Italian Bullying Case May Test Facebook’s Ability to Accept Teen Members

Facebook may come under fire soon in an Italian case where a 14 year old committed suicide over taunts posted on Facebook.

thirdparent facebook logoCarolina Picchio of Novara Italy jumped from a window to her death after a series of events that are being treated as a bullying case. After Picchio broke up with her boyfriend, an unknown user went to Facebook and posted a video of her drunk and disoriented at a party, which apparently prompted more tormenting, leading to the suicide.

The police are investigating eight boys for the bullying incidents, but the Italian Parents’ Association has taken action itself, filing a criminal complaint against Facebook:

“This is the first time a parent’s group has filed such a complaint against Facebook in Europe,” said director Antonio Affinita. “Italian law forbids minors under 18 signing contracts, yet Facebook is effectively entering into a contract with minors regarding their privacy, without their parents knowing.”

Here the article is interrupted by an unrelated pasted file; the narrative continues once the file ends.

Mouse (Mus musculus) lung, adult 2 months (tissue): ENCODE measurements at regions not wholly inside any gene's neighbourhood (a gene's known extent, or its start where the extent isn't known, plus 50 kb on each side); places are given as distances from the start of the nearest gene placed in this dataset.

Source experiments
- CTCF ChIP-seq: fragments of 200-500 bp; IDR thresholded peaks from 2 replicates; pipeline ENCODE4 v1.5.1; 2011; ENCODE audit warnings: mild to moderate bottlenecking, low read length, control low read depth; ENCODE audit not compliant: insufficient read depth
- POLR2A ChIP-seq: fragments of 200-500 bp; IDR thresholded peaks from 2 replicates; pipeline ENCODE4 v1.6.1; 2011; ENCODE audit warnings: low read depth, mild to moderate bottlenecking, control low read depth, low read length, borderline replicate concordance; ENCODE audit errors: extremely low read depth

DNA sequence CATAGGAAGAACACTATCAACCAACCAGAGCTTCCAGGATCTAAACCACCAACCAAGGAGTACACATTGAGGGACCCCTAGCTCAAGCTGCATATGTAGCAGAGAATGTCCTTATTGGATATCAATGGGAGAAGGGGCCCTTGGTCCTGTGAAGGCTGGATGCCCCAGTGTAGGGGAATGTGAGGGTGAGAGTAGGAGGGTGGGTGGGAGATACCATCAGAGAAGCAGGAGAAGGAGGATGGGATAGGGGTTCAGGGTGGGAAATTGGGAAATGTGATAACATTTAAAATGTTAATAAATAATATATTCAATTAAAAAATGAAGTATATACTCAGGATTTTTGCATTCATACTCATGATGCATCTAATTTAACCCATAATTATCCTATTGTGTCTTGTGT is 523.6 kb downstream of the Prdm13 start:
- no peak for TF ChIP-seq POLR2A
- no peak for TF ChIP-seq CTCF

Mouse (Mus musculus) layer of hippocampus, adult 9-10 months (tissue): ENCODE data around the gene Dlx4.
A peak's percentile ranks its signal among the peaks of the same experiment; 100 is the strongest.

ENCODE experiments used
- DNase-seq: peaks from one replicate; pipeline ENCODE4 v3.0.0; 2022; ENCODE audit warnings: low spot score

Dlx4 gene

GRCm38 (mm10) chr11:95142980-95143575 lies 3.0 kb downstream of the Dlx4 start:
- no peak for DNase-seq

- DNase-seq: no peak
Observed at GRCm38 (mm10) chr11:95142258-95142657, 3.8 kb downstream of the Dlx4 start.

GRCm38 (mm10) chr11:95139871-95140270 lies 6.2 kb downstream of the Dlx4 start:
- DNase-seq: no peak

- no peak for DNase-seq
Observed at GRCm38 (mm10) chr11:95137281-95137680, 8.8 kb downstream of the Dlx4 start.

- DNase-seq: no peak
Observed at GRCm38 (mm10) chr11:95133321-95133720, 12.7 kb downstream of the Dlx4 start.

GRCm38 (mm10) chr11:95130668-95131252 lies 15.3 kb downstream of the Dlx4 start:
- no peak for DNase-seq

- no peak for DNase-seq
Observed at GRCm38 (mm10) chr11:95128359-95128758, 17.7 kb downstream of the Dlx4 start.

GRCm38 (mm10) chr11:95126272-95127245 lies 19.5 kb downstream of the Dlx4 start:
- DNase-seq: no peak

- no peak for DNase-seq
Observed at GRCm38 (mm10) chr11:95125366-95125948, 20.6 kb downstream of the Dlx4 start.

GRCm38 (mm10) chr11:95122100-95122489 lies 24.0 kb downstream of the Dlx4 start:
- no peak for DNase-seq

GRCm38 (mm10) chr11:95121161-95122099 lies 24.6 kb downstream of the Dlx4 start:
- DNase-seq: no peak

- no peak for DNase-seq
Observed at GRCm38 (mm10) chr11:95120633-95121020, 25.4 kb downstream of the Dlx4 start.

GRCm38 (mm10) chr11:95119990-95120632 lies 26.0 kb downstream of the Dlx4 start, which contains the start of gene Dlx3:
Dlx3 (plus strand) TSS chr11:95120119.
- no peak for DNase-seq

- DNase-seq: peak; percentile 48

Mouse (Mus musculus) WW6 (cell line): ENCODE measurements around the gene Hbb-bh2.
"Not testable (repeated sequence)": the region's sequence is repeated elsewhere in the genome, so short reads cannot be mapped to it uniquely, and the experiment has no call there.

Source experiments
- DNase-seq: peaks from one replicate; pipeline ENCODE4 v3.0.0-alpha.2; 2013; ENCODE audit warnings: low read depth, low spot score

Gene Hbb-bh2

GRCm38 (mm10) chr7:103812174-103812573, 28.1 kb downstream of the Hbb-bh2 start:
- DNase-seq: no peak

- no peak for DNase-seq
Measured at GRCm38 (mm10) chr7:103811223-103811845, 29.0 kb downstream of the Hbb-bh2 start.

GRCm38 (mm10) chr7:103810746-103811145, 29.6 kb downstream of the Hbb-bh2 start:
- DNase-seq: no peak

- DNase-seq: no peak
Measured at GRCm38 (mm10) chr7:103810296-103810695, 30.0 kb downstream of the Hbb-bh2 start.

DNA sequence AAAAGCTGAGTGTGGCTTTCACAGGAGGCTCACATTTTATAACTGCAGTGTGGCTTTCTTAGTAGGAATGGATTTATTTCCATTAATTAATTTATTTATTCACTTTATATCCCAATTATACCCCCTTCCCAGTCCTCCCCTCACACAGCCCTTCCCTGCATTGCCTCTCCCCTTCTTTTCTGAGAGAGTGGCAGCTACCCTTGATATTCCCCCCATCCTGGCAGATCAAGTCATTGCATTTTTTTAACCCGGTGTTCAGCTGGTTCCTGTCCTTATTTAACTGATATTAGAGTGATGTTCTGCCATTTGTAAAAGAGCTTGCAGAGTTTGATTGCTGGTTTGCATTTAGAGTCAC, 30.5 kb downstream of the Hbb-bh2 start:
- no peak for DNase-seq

It is not clear whether Ms. Picchio or someone else asked Facebook to take the comments, but that is not what is at issue with the parents’ group complaint. In the United States under the Children’s Online Privacy Protection Act (COPPA), a 13 year old is deemed of sufficient age to agree to the terms and conditions of a social media site. No such law exists in Italy. Facebook could be in trouble in Italy, and possibly other countries, if they are not permitted to allow teens to join.

Contact ThirdParent any time for help and resources for monitoring teen internet activity.

Follow us on Twitter or Facebook for more news and information on keeping your teens safe online.

Leave a Reply